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Author: Ankur Sharma

One suspicious financial transaction every 12 minutes; 2.23 lakh ‘black deals’ in 5 years: reveals FIU report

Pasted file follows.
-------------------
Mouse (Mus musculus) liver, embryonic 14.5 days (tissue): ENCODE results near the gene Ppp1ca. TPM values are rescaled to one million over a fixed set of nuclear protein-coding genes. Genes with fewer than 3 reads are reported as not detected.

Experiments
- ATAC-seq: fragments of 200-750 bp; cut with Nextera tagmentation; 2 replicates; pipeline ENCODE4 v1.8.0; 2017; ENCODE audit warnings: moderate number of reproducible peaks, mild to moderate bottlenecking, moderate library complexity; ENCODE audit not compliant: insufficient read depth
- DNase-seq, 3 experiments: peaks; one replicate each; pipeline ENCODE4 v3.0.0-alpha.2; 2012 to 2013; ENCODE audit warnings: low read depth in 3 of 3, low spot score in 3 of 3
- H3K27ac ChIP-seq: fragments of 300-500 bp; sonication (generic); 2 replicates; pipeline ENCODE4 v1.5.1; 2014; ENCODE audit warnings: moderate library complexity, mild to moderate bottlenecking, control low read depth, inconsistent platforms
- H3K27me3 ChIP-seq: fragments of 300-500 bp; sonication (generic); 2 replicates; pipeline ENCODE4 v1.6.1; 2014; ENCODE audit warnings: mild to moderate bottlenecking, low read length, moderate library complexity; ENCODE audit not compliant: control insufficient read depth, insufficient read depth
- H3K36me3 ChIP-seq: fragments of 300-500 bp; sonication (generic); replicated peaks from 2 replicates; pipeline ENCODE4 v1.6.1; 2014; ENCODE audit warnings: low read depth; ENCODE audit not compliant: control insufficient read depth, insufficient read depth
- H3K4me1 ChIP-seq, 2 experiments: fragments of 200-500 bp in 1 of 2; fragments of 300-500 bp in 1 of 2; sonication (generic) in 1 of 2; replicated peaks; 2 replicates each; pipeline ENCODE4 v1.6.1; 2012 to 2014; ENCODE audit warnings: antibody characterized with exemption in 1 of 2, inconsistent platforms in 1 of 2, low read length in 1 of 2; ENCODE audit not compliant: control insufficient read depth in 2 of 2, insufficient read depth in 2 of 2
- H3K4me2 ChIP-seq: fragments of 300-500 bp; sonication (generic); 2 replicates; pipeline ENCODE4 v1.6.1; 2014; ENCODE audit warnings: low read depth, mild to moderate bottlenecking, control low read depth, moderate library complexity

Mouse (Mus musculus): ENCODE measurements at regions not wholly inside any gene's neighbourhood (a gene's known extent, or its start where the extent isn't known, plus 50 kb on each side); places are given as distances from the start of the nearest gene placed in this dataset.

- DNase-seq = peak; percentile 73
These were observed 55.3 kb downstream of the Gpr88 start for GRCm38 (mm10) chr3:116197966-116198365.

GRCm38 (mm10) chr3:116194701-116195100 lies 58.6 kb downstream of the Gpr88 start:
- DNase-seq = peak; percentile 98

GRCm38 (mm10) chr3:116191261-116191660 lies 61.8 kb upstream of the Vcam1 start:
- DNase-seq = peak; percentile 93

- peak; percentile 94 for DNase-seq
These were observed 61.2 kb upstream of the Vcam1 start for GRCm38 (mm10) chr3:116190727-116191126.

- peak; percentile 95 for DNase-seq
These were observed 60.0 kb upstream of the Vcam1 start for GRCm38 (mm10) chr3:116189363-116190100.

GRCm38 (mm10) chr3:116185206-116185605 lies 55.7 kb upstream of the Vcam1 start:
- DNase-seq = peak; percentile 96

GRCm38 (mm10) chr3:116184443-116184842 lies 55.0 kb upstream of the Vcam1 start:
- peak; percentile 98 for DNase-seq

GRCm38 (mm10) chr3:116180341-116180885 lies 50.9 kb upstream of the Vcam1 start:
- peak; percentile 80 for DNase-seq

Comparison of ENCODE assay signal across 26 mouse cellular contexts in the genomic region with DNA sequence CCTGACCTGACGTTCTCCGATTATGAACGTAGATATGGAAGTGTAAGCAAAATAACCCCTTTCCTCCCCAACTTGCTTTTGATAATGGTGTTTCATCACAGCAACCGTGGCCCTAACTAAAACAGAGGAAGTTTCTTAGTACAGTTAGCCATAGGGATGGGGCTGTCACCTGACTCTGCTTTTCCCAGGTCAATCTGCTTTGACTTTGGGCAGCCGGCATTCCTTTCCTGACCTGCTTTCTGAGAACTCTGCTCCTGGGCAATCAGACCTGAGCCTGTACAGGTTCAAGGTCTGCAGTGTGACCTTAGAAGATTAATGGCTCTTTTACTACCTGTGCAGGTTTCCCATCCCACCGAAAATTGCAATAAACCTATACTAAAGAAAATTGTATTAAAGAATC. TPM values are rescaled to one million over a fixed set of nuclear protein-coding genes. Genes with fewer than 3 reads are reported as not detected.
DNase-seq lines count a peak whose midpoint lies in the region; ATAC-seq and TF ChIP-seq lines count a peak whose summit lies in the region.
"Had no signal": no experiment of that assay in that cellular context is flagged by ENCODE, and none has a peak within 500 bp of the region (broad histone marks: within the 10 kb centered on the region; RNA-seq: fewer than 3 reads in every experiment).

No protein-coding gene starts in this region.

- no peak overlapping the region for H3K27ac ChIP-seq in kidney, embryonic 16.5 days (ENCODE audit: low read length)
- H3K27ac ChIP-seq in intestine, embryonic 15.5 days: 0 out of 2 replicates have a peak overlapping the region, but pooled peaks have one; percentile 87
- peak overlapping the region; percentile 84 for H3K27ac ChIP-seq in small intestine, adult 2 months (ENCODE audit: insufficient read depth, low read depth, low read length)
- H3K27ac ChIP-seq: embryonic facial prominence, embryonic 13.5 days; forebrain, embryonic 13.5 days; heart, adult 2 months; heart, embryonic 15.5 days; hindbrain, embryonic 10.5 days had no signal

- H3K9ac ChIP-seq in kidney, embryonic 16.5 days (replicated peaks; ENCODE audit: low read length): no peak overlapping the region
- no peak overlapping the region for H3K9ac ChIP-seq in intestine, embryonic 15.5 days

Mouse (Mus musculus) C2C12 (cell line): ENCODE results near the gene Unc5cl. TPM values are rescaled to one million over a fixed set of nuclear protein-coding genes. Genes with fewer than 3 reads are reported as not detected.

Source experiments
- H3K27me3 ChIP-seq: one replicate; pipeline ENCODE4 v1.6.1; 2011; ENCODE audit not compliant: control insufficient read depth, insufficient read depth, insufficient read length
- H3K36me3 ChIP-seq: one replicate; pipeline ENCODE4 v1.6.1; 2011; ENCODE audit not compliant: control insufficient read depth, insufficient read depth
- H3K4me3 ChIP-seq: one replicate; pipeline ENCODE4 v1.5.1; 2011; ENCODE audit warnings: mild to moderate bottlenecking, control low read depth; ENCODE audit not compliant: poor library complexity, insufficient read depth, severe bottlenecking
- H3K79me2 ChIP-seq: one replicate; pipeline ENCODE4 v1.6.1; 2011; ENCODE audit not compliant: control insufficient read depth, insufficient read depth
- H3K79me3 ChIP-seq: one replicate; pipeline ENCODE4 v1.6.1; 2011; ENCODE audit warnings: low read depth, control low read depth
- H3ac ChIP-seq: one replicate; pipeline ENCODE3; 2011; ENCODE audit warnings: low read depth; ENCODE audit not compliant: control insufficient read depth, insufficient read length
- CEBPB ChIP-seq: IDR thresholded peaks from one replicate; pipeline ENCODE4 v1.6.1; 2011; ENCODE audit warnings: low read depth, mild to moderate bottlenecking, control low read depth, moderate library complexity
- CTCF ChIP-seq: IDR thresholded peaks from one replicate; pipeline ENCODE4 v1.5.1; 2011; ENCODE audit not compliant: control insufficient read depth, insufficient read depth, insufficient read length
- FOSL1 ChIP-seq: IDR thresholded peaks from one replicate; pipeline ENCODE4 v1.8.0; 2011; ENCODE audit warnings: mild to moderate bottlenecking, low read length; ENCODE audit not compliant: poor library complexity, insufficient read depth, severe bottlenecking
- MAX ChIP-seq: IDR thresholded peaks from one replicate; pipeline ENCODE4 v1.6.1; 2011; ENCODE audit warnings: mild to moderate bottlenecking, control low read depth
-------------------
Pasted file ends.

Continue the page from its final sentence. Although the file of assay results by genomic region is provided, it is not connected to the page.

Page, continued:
<!– /11440465/Dna_Article_Middle_300x250_BTF –>On October 27, two weeks before Prime Minister Narendra Modi’s crackdown on black money by demonetising Rs 500 and Rs 1,000 notes, the Finance Intelligence Unit (FIU) wrote to the finance ministry on the urgent need to tighten the noose around those involved in suspicious financial dealings.A worried FIU, which collects and analyses data to uncover patterns of transactions suggesting suspicion of money laundering and related crimes, put the spotlight on the problem following a report that revealed one suspicious financial transaction every 12 minutes in the five years during 2010-15, sources said.According to the report, accessed by DNA, there was a quantum jump in the number of suspicious transaction reports (STRs)— from 17,000 in the 2006-10 period to 2,23,000 in 2010-15.Raising serious questions on the nature of business activities in Maharashtra and Delhi, the report also says that the two states generate the maximum number of transactions conducted in an illicit manner. The two states are followed by Uttar Pradesh, West Bengal and Gujarat.The findings—which come to light just after the prime minister’s sudden and dramatic late evening announcement on Tuesday and should give a fillip to the campaign against black money hoarders—make a strong case to note trends for two biggest challenges of terrorism and black money facing the country, sources said. Terror financing is a major agenda of G20 countries.”Some notable trends during 2009-10 to 2014-15 are as follows. The banking sector contributed 68% of STR in conformity with their share in the financial assets (70%). The top 5 states having largest share in reporting of suspicious transactions are Maharashtra, Delhi, Uttar Pradesh, West Bengal and Gujarat,” the report states.The report goes on to add that public sector banks have the largest percentage ratio in terms of cash withdrawal to total debits and cash deposited to total credits. This indicates that public sector banks are generating STRs mainly on the basis of the cash component of the transaction. The insurance sector accounted for 6 per cent of STRs with Maharashtra topping the list. Mutual funds account for 2.57 per cent of STRs.What are STRsFIU records a transaction as suspicious if and where identity of the client is either fraud or forged or is conducted by someone who is on the Interpol watch list or has criminal records. It also covers unexplained transfers made in multiple accounts with no rationale or in dormant accounts, where nature of transaction is doubtful or where the value of transactions is made just below the reporting norm or threshold.